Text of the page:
An Interview with Ben Daglish


by Neil Carr

Ben needs little introduction. As a pioneer of C64 music, his feel good anthems made him a household name on the c64. His most popular music includes: Trap, Deflektor, Krakout, Bulldog and Foft (ST/Amiga). We asked Ben about his time on the c64 and what he thinks about the current C64 remix scene. Here is what he had to say...

Real name: Ben Daglish
Handle: Benn
Born: 1967
Nationality: British


Picture of Chis Abbott and Ben Daglish at work on the remix of TrapWhich other C64 composers did you respect?

Rob,mainly. I didn't actually listen to a lot of others. Martin I liked
for his sounds, but he wasn't as musical as Rob.

Which non Ben Daglish Sids did you like?

My favourite was always 'Master of Magic' - I was so disappointed to find out it was ripped off :-))

Which tunes that you composed were you most proud of?

Proud... funny word... Trap was my first 'full-length'
composition with intro and codas and everything... I was quite proud of that. I also liked FOFT (don't think I did it on the C64, it was an ST game, but
me and a mate also recorded a 'studio' version on tape to go in the box.)

How did the idea of W.E.M.U.S.I.C take shape?


Tony & I wanted to make money writing music for games....needed a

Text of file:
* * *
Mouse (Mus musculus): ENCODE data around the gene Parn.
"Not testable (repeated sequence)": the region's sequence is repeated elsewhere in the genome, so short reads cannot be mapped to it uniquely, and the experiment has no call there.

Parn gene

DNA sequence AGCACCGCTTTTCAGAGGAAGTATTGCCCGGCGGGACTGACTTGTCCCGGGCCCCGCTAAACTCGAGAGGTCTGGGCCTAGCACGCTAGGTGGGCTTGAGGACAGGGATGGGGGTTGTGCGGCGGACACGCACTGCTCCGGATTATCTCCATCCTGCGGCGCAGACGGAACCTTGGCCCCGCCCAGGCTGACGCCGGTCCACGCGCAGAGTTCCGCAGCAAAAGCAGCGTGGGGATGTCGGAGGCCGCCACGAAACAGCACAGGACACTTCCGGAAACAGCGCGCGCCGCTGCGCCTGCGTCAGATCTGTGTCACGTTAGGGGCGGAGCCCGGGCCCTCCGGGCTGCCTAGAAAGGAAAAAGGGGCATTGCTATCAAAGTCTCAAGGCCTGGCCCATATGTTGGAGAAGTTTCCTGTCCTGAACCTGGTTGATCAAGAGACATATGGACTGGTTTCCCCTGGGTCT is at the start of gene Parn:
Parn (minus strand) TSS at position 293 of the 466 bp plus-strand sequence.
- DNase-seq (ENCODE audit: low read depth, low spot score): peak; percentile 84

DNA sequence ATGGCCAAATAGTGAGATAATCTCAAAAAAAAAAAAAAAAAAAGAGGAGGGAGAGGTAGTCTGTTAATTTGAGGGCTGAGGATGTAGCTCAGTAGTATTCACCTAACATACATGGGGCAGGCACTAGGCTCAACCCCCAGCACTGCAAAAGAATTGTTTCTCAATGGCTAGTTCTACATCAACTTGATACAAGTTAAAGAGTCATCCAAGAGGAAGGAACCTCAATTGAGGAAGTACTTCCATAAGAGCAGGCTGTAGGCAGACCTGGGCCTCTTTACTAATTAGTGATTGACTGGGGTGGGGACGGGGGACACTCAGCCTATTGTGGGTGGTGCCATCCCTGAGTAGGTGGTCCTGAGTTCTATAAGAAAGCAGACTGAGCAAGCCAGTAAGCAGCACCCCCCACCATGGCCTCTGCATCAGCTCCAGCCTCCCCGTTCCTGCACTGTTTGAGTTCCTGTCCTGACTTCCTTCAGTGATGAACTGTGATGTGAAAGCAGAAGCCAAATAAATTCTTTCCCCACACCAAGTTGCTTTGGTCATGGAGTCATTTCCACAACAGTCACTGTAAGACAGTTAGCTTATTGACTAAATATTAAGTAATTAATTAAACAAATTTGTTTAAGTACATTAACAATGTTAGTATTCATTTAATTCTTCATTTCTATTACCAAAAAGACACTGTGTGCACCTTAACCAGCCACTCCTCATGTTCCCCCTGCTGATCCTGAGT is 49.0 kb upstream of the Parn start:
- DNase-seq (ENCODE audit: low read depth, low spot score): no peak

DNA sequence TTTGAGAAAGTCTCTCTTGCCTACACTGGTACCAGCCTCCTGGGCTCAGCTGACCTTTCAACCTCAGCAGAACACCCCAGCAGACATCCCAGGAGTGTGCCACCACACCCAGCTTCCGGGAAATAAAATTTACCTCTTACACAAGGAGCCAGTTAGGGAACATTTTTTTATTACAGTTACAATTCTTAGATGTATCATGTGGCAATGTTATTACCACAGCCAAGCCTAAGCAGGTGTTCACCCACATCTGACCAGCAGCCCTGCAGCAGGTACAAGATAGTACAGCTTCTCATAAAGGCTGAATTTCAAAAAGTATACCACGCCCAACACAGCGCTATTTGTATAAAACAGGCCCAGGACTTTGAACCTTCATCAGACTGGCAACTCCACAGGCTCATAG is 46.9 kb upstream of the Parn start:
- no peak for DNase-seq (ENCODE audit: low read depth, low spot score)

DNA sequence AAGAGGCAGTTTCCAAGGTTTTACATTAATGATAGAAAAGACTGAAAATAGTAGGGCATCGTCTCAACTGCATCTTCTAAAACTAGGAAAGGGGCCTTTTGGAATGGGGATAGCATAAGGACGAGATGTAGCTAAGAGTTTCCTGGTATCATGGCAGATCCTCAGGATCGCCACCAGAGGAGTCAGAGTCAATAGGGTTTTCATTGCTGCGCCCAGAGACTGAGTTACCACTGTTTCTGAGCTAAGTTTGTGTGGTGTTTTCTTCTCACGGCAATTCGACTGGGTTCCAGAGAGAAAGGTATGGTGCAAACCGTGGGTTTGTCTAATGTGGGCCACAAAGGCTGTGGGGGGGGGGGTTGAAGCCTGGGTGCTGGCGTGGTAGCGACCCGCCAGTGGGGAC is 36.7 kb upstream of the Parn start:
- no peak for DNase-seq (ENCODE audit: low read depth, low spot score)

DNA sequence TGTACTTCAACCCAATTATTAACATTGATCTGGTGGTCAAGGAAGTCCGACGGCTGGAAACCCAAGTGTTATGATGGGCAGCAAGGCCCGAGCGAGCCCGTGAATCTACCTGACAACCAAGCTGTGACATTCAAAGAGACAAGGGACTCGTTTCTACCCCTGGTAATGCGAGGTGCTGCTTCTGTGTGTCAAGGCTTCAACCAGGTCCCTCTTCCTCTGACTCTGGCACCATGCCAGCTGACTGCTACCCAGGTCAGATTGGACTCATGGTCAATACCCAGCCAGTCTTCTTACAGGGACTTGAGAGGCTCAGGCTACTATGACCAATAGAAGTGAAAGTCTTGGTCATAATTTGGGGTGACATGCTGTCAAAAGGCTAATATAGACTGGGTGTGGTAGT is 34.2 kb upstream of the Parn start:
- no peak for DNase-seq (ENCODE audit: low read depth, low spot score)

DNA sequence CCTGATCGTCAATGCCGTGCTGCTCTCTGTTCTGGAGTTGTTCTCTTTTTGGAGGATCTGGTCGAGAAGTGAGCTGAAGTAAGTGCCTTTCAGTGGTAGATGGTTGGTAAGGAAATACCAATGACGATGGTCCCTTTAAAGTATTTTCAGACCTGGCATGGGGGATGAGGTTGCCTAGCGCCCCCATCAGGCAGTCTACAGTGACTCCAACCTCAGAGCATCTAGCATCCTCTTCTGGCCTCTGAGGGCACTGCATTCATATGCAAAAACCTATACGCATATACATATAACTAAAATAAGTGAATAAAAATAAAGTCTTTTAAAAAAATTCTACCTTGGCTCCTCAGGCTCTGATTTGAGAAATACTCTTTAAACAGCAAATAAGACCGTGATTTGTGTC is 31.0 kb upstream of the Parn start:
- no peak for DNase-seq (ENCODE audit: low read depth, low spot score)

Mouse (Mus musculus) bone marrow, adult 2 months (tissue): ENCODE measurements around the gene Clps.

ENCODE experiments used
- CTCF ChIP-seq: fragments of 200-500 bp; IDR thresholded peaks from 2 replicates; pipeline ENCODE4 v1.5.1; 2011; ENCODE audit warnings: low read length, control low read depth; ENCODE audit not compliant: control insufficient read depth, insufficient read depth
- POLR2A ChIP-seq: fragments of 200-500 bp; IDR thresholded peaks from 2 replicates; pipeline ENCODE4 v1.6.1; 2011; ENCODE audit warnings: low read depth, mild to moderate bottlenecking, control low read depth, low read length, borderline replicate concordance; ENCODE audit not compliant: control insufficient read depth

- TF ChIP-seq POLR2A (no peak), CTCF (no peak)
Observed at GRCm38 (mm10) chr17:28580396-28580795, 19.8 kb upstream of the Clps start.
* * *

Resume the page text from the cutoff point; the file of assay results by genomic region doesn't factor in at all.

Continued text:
company - simple as that.

While talking to many c64 remix arrangers Trap is often mentioned
as being one of their favourite tunes, Why do you think this is?

Like I said above, it's quite a biggie, with lots of little
bits... I was definately on an 'orchestral' kick at the time...

Ben Daglish is often well known as a C64 composer, but you did work
on many other formats. Why did you stop composing computer music?

A few reasons. Years of working on 3 voice chips started doing my head
in.....but also the industry had changed - it was all blokes in suits
'selling boxes'.

I recently heard a Beta version of Trap for the forthcoming Back In
Time 3 CD. (which I can tell you, I was mightily impressed) What can you
tell our readers about this remake?

I went down to see Chris for a day - we jammed arounnd, and I sketched
out a few ideas for how I thought Trap should be treated, which Chris
recorded and subsequently did a mighty fine job of extrapolating (forgive
the pun) and completing. He played me the 'beta' versiona couple of weeks
ago, and I suggested a few refinements, but basically the work was all done
by Chris.

How did you come to work with Chris on his BIT 3 album?

Er... he asked me. :-)

What are your early impressions on the Bit3 CD?

I like it.

What do you think about the Bitlive idea?

Great! I'm looking forward to it.

Do you miss the c64, or did you just treat it as a job?

I never 'miss' anything - I enjoyed working on the C64, just like I
enjoy conducting, or enjoy doing childrens workshops - for me, it has always
been about music, rather than how the music was done.

Ben Daglish was and still is a highly respected composer. Tony
Crowther also was a highly respected programmer, What was the background to